Thousand Oaks Reads
One City, One Book
Marisa Silver, the acclaimed author of Mary Coin, recreates and re-imagines the moment when photographer Dorothea Lange, at the behest of a federal government working to overcome the ravages of The Great Depression, takes a photo of a migrant woman: resting at the edge of a California pea field, the young mother wears a lightweight sweater, frayed and dusty, and gazes into an unknowable horizon.
Her children, all grimy fingers and tangled hair, lean into her, their faces hidden from the lens.
We know the photograph. We all know the photograph, for it became an enduring image that captured what poverty looks like, and what it means to be poor in America. But at the time, little information is exchanged and neither woman has any way of of knowing that together they have created what will become the iconic image of the Great Depression.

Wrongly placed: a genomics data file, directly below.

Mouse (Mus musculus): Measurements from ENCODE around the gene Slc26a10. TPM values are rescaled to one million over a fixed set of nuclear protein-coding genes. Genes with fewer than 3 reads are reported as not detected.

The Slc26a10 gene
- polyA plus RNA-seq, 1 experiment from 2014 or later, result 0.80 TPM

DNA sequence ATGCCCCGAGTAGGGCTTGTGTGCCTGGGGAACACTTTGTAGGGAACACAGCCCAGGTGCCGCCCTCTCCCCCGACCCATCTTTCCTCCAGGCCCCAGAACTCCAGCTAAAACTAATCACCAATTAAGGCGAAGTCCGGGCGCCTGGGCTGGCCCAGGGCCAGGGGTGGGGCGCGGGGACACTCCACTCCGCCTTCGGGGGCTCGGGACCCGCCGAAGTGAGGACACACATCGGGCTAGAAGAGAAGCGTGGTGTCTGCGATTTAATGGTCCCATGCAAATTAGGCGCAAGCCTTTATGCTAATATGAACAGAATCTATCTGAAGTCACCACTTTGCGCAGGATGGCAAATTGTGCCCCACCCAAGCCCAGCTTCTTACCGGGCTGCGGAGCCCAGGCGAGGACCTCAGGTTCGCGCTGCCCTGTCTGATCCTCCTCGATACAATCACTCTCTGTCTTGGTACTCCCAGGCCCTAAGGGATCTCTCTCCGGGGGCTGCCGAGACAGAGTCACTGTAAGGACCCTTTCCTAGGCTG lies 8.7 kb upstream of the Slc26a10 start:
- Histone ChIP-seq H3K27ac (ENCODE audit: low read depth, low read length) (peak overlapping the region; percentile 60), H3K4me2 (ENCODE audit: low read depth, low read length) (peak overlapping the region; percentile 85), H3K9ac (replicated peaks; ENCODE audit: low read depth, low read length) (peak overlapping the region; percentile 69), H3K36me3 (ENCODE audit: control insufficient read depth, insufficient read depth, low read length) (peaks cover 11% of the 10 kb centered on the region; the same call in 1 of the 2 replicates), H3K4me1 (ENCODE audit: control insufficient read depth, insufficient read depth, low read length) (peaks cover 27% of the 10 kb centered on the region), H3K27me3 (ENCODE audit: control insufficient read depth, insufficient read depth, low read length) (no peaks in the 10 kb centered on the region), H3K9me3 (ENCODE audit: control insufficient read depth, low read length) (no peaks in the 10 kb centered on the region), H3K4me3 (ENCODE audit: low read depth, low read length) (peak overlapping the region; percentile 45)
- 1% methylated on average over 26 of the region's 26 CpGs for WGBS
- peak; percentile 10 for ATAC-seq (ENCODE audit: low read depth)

Three vibrant characters anchor the narrative of Mary Coin. Mary, the migrant mother herself, emerges as a woman with deep reserves of courage and nerve, with private passions and carefully-guarded secrets. Vera Dare, the crippled photographer wrestling with her creative ambitions and family devotion. And Walker Dodge, a present-day professor of cultural history, who discovers a family mystery embedded in the picture.
In luminous, compelling prose, Silver creates an extraordinary tale from a brief moment in history, and reminds us that although a great photograph can capture the essence of a moment, it only scratches the surface of a life.